The Attack of the Platonic Realm of Forms!
Is The Purge an example of the Bakhtinian carnivalesque?
So, as The Vision in the MCU, Paul Bettany has been thoroughly motion captured. Any other issues aside, his likeness could be used indefinitely, in a wide range of capacities. Meanwhile, there’s been talk that Wonder Man, another Marvel superhero, will eventually by introduced as played by Nathan Fillion.
In the comic plots, Vision possessed some portion of Wonder Man’s consciousness.
So, what if we were to eventually get a CGI rendering of Paul Bettany, but motion-controlled based on a performance by Nathan Fillion? Which performer would ‘own’ what part of that performance and how would it potentially impact our own impressions of those two actors and the characters they were portraying as independent/inter-related? How would the performers end up relating to one another? Would Fillion be playing Bettany just by looking like him, even if he were playing as Wonder Man?
Recently excised from the ‘What’s in a Name?’/’Identity Crisis’/??? subsection of Chapter 2. Clipped for being wordy, jargony, and too on-the-nose. The Derrida ref didn’t help, even though I’m a Derridean:
Superman is weird because he seems so cleanly iconic but has so many different names!
 Superman, in his mediated status as a current pop culture figure, is an example of psycho-socio-historical, imaginative, often explicitly narrativized discourse. But this is where naming becomes qualitatively distinct from categorization or even definition, for, despite all the complexity of that string of adjectives, what more contextualized material–such as feelings or prioritized memories that reinforce the trace of the character–do we call up for ourselves in the utterance of his name? ‘This looks like a job for Superman!’ Don’t you want to deepen your voice a bit as you say it?
Here’s something fun. You can actually do it if you want, but I think reading it’s probably just as effective for getting the idea across:
On a sheet of paper, with a pencil, write anything you want–something short, to keep this manageable; maybe something about how awesome your day’s going to be. Then, just to double down, write it all over again, just the same.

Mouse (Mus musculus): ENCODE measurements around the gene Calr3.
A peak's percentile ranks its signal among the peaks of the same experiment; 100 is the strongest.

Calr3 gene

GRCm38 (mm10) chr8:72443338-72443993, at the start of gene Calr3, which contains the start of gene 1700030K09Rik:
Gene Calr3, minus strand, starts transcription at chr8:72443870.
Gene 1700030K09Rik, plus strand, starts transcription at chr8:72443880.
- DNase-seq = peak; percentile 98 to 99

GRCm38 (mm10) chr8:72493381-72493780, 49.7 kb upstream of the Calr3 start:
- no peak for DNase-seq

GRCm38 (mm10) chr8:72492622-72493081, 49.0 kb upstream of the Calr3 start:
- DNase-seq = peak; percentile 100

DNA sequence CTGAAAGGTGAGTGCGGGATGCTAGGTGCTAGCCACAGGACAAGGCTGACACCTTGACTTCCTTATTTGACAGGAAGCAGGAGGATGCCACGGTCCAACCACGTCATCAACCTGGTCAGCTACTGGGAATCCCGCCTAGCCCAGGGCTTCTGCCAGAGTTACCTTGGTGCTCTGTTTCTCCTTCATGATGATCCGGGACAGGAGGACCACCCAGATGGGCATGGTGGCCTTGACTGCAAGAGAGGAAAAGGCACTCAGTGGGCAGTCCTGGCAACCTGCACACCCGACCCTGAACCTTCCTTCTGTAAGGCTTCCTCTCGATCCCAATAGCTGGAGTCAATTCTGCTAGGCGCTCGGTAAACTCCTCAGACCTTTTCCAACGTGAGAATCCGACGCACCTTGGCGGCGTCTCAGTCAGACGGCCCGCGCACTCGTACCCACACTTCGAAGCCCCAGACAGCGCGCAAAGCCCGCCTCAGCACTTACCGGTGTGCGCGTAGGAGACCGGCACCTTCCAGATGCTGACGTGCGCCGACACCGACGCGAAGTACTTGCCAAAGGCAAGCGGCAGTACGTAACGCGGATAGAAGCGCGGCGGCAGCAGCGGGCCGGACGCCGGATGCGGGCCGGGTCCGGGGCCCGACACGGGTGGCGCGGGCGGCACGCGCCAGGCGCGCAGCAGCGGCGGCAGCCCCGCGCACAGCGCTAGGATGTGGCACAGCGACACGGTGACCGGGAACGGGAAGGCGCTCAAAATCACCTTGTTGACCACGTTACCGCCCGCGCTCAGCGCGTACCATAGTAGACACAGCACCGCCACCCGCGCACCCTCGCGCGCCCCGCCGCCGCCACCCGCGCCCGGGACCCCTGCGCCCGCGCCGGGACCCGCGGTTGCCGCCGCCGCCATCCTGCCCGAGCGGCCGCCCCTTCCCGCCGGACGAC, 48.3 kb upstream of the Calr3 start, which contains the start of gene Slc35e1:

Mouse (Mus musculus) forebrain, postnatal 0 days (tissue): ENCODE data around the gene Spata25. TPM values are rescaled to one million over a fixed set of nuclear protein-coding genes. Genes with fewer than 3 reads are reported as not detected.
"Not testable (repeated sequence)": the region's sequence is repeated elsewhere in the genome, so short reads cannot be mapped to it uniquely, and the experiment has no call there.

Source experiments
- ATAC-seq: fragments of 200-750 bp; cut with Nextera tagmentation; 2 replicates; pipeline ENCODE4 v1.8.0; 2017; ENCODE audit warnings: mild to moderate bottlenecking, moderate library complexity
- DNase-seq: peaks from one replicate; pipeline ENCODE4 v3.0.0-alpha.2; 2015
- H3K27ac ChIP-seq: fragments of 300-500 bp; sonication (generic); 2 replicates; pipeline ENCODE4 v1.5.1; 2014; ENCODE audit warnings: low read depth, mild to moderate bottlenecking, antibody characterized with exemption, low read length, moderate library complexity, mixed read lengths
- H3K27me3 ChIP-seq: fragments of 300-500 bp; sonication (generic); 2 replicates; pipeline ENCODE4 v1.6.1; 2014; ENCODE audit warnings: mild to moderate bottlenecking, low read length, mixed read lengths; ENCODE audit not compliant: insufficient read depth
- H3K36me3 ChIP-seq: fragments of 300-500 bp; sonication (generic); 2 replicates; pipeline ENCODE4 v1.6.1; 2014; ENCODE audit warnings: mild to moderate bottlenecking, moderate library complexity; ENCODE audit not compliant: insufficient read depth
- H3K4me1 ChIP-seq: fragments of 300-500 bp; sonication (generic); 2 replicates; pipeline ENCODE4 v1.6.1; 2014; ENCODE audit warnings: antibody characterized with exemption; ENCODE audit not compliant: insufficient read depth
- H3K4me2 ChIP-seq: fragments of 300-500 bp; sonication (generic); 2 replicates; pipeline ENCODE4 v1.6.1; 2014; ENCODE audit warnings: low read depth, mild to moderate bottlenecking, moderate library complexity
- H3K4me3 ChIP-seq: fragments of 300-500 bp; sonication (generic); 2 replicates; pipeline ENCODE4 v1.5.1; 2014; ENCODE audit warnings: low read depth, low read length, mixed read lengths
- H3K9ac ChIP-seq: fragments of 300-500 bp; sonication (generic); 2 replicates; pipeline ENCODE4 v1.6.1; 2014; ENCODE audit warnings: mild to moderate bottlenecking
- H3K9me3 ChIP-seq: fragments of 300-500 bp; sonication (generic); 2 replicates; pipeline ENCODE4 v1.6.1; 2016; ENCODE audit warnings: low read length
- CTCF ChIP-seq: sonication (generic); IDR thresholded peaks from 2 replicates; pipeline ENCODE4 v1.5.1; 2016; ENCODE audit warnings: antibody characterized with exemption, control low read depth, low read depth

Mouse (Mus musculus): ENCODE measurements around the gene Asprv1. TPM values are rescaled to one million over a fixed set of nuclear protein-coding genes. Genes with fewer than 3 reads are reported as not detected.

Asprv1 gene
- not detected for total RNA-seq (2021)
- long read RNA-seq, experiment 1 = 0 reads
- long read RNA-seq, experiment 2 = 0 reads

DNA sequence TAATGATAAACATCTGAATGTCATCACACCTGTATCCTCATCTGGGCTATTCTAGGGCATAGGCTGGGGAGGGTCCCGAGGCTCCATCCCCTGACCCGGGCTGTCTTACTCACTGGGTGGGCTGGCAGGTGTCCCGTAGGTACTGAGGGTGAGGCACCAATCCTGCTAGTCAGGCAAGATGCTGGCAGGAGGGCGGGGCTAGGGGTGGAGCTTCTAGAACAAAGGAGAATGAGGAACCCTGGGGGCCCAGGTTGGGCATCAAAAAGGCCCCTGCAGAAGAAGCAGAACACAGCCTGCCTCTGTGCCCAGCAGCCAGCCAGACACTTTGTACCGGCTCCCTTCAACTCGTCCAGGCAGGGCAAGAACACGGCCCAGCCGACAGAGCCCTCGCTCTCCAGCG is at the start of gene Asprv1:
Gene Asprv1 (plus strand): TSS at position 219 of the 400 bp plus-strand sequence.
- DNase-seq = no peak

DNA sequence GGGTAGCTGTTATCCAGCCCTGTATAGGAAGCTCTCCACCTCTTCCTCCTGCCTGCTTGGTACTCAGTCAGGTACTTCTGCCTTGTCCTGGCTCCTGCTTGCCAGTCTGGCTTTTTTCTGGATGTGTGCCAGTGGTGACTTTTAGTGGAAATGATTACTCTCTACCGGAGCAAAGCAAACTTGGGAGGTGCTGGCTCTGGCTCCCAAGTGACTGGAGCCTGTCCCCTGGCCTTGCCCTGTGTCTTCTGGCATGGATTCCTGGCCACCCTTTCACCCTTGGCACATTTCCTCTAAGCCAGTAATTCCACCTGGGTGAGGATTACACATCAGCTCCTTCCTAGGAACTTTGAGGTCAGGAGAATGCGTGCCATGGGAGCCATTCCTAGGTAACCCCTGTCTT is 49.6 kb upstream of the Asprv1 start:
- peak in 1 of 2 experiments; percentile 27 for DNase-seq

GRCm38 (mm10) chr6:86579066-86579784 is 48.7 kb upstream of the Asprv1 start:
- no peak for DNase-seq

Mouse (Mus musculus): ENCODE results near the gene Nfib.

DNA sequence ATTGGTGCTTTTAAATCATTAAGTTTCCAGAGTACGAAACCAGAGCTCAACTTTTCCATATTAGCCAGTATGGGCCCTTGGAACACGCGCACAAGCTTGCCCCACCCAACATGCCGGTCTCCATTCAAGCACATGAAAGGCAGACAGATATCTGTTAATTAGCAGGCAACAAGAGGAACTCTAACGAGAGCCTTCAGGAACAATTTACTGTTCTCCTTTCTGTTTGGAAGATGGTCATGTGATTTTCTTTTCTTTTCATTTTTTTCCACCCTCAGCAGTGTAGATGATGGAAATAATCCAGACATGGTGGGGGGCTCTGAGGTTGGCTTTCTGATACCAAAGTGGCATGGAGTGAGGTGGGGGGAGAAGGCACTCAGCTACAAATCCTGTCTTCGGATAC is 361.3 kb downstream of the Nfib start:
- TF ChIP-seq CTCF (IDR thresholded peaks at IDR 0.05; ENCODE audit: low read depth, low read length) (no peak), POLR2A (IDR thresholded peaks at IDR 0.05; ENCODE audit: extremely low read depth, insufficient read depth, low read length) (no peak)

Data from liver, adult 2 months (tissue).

Now, erase the first version. Put the paper aside and go to your computer or phone. In some text field somewhere, type another message to yourself: maybe it’s different, though the possibilities for questioning seem exponentially increased if it’s the same as the message you originally wrote. At any rate, make sure you do it at the very beginning of the text field.
Whatever you’ve chosen to type out, skip a few lines and do it again. Don’t copy and paste, either; go through the motions again, pay attention to the fact that you’re doing what you’re doing.
Now, of course, erase the first version and all the spaces before the second. There should only be one version of the statement on your screen, at the very beginning of the text field.
So, now, what’s on your screen? Is it the ‘Second’ version of the message? If so, why? What, at this point, distinguishes what’s there now from what was there when you typed the message originally? You can clearly see that the two versions of the message you wrote are still two versions, despite the fact that one was ‘erased’ (its space, its impression maintained). And, if you typed the same message that you wrote, how many versions of that message exist now? Is it some different number than once existed? Does the difference matter?
Logocentrism: The pegging of metaphysical responsibility for the disappointments of material being.
Ce ne sont pas Mark Gruenwald
Mark Greunwald (1953-1996) was a writer and editor of numerous Marvel titles, including Captain America, What If?, and most relevantly here, a number of editions of The Official Handbook of the Marvel Universe.
Mark Greunwald is the [psychoanalytic figure of] The Father of the Marvel Universe.
Grueny: Keepin’ it firmly away from The Real since at least ’78.